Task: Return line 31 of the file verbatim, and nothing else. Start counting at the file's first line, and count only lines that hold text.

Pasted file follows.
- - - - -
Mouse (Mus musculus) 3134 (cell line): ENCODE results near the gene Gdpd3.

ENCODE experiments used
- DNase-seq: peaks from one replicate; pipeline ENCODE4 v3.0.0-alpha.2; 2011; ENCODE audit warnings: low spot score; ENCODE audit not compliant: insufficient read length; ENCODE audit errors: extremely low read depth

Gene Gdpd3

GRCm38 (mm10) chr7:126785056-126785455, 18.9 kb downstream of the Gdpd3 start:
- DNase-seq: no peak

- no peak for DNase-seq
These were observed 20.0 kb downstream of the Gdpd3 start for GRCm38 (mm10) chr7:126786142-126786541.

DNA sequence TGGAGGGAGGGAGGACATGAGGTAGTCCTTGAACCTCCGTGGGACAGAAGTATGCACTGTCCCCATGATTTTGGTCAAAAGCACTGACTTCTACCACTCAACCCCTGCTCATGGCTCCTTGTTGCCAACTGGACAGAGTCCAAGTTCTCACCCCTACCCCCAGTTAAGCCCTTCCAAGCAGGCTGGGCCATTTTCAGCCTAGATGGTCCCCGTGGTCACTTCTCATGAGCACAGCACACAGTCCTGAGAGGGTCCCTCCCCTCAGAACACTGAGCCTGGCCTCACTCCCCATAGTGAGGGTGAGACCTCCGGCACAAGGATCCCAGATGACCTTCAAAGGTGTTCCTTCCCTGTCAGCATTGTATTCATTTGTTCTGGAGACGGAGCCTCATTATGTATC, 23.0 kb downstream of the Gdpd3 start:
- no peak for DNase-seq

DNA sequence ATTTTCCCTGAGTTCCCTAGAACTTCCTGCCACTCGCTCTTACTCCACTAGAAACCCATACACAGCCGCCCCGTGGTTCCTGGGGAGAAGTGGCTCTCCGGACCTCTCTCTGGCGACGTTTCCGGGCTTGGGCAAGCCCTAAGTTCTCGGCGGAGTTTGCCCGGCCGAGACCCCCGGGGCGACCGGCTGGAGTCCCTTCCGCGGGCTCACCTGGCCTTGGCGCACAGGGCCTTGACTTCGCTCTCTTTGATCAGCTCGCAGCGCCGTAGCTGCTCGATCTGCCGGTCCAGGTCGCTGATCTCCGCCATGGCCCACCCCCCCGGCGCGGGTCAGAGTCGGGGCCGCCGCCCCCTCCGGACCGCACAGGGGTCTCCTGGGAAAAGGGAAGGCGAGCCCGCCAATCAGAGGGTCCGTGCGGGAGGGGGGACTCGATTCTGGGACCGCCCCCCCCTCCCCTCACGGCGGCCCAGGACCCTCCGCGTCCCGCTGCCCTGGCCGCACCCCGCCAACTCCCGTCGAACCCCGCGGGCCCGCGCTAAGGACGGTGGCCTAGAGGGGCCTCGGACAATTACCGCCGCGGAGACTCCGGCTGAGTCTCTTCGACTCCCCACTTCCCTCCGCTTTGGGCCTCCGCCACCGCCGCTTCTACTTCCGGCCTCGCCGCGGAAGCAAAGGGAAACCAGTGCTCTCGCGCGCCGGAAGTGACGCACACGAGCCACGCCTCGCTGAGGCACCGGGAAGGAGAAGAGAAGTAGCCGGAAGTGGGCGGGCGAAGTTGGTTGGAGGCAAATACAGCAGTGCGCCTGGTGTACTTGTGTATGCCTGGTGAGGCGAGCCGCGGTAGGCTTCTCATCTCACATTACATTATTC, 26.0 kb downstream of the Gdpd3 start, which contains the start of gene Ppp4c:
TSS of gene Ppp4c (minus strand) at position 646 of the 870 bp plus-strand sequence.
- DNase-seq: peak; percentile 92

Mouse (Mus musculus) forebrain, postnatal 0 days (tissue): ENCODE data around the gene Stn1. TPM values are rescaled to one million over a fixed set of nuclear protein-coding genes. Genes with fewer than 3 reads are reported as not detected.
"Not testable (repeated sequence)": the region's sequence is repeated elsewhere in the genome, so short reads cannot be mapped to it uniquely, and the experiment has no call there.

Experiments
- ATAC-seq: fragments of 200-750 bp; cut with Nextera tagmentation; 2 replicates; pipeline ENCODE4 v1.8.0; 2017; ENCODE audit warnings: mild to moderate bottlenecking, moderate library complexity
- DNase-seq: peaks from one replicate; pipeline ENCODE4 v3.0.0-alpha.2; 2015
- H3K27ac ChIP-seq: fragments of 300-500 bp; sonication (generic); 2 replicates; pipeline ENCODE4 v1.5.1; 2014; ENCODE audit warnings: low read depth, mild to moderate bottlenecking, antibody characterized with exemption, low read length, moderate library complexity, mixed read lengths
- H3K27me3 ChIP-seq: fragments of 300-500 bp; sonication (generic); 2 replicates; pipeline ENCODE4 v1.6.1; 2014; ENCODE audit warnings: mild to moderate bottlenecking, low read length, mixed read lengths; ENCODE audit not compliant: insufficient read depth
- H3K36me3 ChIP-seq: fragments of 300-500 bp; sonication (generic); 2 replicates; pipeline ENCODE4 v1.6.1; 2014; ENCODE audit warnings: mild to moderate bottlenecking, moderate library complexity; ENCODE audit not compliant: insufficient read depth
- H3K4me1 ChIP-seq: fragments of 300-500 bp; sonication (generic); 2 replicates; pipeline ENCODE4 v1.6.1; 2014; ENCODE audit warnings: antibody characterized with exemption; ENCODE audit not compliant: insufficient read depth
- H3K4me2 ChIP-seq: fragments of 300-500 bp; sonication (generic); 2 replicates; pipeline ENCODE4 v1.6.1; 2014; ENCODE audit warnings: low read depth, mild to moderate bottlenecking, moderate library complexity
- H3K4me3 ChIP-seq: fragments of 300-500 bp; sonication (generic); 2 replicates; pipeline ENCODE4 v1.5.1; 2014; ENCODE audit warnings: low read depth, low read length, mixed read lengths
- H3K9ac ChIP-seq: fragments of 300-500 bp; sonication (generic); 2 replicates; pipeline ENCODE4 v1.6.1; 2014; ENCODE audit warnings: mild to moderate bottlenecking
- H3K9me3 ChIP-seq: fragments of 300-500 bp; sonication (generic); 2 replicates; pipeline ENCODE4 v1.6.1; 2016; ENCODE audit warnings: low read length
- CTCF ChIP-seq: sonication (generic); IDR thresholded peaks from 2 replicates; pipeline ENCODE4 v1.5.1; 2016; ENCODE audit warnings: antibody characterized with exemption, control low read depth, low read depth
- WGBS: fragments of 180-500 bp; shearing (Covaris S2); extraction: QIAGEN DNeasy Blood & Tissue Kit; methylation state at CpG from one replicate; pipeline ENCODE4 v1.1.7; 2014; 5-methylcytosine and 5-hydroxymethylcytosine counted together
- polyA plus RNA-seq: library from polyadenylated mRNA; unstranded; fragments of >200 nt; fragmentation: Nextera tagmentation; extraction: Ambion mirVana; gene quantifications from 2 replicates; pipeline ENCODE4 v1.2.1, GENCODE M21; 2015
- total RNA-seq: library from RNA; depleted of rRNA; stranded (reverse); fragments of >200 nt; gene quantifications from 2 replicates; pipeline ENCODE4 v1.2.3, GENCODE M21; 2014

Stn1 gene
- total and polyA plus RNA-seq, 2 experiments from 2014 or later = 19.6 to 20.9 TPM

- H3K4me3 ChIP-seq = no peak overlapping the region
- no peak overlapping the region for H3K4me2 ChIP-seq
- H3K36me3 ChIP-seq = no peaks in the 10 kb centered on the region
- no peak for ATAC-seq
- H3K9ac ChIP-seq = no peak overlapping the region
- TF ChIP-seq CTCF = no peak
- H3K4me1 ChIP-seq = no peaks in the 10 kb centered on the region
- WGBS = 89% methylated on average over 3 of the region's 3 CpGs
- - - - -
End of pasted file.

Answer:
Stn1 gene